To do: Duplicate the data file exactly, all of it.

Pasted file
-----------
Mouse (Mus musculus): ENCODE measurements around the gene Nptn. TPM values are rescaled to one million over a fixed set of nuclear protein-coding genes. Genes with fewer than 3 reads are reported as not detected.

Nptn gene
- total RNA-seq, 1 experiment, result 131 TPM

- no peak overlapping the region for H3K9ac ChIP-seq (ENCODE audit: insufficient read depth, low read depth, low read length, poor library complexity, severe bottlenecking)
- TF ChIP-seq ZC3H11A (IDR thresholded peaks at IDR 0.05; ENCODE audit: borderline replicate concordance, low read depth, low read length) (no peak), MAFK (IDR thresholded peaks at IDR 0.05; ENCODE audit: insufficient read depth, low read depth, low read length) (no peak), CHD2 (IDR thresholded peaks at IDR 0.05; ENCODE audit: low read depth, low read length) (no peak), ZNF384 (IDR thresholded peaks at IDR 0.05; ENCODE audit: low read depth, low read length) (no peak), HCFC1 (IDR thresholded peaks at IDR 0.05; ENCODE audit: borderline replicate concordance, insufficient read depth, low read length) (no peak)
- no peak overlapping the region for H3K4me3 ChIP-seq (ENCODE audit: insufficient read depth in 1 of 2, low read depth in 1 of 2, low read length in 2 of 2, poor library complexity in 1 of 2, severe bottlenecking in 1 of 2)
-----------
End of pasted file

Mouse (Mus musculus): ENCODE measurements around the gene Nptn. TPM values are rescaled to one million over a fixed set of nuclear protein-coding genes. Genes with fewer than 3 reads are reported as not detected.

Nptn gene
- total RNA-seq, 1 experiment, result 131 TPM

- no peak overlapping the region for H3K9ac ChIP-seq (ENCODE audit: insufficient read depth, low read depth, low read length, poor library complexity, severe bottlenecking)
- TF ChIP-seq ZC3H11A (IDR thresholded peaks at IDR 0.05; ENCODE audit: borderline replicate concordance, low read depth, low read length) (no peak), MAFK (IDR thresholded peaks at IDR 0.05; ENCODE audit: insufficient read depth, low read depth, low read length) (no peak), CHD2 (IDR thresholded peaks at IDR 0.05; ENCODE audit: low read depth, low read length) (no peak), ZNF384 (IDR thresholded peaks at IDR 0.05; ENCODE audit: low read depth, low read length) (no peak), HCFC1 (IDR thresholded peaks at IDR 0.05; ENCODE audit: borderline replicate concordance, insufficient read depth, low read length) (no peak)
- no peak overlapping the region for H3K4me3 ChIP-seq (ENCODE audit: insufficient read depth in 1 of 2, low read depth in 1 of 2, low read length in 2 of 2, poor library complexity in 1 of 2, severe bottlenecking in 1 of 2)